Then go quickly and tell his disciples that he has risen from the dead, and behold, he is going before you to Galilee; there you will see him. See, I have told you.
Writing in the New Yorker in 2002, Malcolm Gladwell tells the story of Dr. Paul Ekman, a Harvard psychologist who likes to look at people’s faces. After years of studying facial affect among a variety of cultures, Ekman began noticing certain universal muscle movements that corresponded to common human emotions. He documented forty-three distinct movements our faces can make, which can yield no less than three thousand unique combinations of expression.
Eventually Ekman and his colleagues compiled the database of expressions into what came to be known as the Facial Action Coding System (FACS). This system has found manifold applications, from training law-enforcement in counter-terrorism to rendering computer-generated images of an aged Brad Pitt in the film, The Curious Case of Benjamin Button. The face is truly a treasure trove of information.
Mark provoked our biblical imaginations last Sunday by asking us to envisage the visages of those who witnessed the tomb firsthand. Though the New Testament is spare (but not silent) in describing the emotional states of its personages—including the Lord Jesus, Himself—we do well to picture their faces accompanying their words and deeds, even if our visualizations are, speaking contemporarily, of the lowest resolution. The cursory mentions of Joseph of Arimathea convey his actions, but we can easily imagine what his face exhibited as fear followed him while retrieving the body of Jesus. The text says the women “stood at a distance” when the tomb was sealed, but it takes little imagination to see in one’s mind the sorrow upon their disillusioned faces.
Conceptualizing the faces of our Lord when He wept, of Saul on a Damascus road about to have his name changed, of Martha missing the point as she scurried to prepare a meal for Jesus enriches our study. Unforeseen benefits accrue from meditating upon the larger, if implicit, emotional dimension of a given moment by imagining faces. Yet thinking about faces may have an even larger significance for our spiritual formation.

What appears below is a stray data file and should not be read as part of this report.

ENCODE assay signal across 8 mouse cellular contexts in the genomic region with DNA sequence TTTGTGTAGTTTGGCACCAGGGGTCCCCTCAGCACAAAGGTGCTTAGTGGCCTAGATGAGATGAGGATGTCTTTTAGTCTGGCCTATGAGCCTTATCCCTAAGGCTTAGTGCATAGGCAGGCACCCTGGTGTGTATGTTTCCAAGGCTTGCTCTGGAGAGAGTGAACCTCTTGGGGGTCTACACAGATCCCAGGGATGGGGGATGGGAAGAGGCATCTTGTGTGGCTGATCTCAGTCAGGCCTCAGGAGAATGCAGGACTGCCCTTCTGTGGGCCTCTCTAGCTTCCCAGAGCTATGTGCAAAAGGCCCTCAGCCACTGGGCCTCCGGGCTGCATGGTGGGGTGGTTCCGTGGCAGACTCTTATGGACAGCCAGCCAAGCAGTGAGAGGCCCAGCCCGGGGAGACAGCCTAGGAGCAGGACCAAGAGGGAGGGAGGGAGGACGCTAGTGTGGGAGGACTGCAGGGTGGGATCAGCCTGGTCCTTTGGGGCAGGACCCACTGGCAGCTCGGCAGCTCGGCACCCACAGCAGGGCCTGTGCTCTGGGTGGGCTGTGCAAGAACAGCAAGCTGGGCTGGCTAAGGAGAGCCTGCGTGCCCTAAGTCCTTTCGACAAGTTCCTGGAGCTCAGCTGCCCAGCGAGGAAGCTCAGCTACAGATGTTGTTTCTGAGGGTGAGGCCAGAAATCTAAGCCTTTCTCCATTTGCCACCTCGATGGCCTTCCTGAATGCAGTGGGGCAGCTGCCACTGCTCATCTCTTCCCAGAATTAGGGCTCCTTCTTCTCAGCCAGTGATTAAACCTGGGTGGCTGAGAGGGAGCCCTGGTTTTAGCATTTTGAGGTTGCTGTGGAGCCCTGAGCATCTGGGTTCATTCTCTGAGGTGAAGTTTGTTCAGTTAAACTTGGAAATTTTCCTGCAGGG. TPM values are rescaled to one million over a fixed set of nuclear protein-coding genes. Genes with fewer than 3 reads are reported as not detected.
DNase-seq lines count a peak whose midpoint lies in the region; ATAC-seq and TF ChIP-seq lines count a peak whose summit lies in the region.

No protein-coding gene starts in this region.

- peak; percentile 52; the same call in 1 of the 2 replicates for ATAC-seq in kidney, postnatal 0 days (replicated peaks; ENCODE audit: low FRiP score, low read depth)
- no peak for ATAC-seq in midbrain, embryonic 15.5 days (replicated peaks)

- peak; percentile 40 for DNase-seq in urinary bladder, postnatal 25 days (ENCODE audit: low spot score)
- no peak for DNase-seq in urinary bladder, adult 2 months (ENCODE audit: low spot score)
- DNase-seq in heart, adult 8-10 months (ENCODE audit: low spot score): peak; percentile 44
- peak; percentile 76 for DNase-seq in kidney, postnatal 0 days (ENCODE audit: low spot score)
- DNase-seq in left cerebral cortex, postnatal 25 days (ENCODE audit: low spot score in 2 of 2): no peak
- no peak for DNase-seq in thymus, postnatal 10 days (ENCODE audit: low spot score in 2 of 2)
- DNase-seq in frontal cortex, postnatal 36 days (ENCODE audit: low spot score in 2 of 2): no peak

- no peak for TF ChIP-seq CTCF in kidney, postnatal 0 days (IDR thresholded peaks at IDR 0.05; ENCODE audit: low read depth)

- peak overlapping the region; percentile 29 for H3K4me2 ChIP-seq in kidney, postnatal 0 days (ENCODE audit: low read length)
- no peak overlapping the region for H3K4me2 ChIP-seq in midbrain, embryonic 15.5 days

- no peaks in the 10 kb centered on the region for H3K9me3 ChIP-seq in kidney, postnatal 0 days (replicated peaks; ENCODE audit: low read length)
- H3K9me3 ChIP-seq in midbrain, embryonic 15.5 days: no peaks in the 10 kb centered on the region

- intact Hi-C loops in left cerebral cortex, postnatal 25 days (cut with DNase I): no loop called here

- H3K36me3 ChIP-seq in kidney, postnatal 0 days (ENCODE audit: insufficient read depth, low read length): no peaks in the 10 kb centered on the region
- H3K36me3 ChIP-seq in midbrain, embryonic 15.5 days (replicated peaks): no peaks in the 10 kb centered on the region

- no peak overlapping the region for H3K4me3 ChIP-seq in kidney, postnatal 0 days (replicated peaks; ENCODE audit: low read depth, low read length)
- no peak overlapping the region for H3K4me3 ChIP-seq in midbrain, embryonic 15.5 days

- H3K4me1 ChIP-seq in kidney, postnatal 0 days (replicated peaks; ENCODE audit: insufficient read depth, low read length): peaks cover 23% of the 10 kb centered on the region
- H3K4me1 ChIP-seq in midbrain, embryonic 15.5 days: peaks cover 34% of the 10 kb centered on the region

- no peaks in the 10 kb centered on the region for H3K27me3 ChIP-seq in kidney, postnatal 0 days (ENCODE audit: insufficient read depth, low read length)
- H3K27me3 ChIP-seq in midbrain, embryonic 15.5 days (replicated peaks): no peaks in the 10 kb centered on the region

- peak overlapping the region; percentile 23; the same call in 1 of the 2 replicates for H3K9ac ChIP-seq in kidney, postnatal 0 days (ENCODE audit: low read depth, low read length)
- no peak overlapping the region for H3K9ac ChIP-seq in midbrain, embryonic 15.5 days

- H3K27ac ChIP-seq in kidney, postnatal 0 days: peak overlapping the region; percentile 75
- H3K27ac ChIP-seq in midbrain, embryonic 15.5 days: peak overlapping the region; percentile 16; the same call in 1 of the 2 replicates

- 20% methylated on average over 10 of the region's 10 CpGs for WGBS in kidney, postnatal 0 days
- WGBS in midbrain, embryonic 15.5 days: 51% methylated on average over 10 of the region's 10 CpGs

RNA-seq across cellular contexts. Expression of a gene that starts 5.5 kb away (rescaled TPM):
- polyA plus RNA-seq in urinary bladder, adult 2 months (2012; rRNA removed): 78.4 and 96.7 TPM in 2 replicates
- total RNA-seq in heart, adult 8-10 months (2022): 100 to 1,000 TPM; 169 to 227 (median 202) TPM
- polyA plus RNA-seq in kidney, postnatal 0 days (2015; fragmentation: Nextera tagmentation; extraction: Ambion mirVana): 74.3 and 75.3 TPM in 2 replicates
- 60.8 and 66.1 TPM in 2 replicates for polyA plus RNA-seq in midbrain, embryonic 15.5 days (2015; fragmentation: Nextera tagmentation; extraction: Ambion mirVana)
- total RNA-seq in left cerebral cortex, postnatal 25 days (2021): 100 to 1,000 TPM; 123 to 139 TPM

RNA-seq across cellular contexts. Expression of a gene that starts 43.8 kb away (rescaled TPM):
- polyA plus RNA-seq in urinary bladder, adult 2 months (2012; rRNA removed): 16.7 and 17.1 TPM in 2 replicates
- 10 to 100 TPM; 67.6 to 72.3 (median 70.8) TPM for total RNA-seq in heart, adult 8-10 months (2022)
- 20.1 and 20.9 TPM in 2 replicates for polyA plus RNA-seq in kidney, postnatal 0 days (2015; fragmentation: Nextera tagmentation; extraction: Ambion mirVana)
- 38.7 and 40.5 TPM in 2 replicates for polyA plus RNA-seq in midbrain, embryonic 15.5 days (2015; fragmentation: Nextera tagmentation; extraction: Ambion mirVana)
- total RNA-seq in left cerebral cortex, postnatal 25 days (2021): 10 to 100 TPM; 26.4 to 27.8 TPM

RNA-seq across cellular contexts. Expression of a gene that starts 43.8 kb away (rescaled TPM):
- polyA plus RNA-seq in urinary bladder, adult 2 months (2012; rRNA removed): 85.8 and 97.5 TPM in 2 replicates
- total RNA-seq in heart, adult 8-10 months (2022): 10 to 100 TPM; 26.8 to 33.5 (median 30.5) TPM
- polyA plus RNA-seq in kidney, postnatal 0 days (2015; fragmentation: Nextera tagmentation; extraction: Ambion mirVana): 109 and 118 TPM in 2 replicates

What Ekman and Gladwell argue is that our faces don’t lie, try as we might to get the smiling muscles of our zygomaticus major to cover for us. Since our faces unmask our mood, we can say, by extension, they also betray our theology—or, to the superficial observer, belie it. They image our hearts, bearing witness to our raw, unalloyed beliefs about the Lord and ourselves.
If, for example, we see God as only a stern taskmaster, demanding and exacting swift compliance to all He has said, would not such a belief register upon our faces at least subtly? Or in contrast, wouldn’t an abiding peace on the face signal an abiding trust in the majesty and mercy of God? We could only make said deductions based on extensive observation in public and private settings, the latter verifying the authenticity of the former. But we learn much truth from seeing the face well.
Imagine our own little experiment with the Facial Action Coding System, this time with a spiritual application. If somehow we could compile your facial expressions over the last six months into a database and generate a composite picture of your most common expression, what would the analysis reveal? Would the dominant muscle combinations correspond to sorrow or to delight? Would your levator palpebrae superioris and depressor glabellae (the muscles exhibiting anger) score high? Would the analysis show fear—the most sophisticated and demanding of the combinations–portending your face was bound for breakdown?
A single snapshot in time yields evidence pertaining to the moment. But this imaginary composite picture would help us understand how you see all your moments. For how we see God seeing us shapes how we see ourselves and all else.
The imaginary experiment may be more feasible than you think. A little reflection—perhaps just asking those who see your face most often—could provide the composite picture that reveals your heart’s truest belief. Then with that image in mind, you might ask what your face’s dominant orientation discloses about your perception of God’s perception of you. Does your rendering of His face include a look of enduring love and firm insistence on following? Are the nuances of sin-hating and sinner-loving both present in the picture you envision?
Resurrection day may have passed, but a resurrection life—the one awaiting the day when we shall see Him face to face (1Cor 13:12)—demands we let the Cross sketch the full holiness and mercy of God’s now hidden face.